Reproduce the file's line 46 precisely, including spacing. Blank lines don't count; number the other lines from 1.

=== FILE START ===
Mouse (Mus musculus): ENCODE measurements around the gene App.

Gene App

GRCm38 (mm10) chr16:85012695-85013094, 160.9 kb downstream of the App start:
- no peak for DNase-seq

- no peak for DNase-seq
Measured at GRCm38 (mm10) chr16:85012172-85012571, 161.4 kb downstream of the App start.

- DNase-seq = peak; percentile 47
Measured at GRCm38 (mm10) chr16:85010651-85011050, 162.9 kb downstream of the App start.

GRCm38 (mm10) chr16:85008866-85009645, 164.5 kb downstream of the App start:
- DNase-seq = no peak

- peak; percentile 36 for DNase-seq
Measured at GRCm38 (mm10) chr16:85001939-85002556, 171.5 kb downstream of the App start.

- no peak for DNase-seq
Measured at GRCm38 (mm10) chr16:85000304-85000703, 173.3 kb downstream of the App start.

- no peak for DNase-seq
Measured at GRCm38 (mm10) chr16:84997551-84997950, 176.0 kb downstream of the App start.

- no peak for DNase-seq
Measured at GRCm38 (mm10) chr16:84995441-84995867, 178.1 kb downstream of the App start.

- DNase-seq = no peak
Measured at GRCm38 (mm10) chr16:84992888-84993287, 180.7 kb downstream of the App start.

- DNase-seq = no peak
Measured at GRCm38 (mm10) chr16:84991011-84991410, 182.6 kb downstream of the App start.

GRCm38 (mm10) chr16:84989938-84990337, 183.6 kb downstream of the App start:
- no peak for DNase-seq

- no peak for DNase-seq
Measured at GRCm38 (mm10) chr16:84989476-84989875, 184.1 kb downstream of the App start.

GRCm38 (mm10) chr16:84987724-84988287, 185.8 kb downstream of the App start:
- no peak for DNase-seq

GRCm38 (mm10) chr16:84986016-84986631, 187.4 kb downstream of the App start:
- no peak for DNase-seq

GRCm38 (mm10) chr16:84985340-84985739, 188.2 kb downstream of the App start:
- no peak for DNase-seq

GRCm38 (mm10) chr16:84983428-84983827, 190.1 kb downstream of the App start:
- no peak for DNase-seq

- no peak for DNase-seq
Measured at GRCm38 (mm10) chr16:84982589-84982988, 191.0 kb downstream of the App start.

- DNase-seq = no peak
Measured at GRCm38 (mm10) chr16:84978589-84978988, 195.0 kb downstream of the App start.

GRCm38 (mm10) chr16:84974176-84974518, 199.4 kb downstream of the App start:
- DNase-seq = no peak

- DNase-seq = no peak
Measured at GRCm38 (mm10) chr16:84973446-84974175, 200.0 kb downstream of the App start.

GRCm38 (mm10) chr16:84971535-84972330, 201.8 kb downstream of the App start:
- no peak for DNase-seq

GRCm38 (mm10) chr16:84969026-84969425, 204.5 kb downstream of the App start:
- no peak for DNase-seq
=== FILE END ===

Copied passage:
- no peak for DNase-seq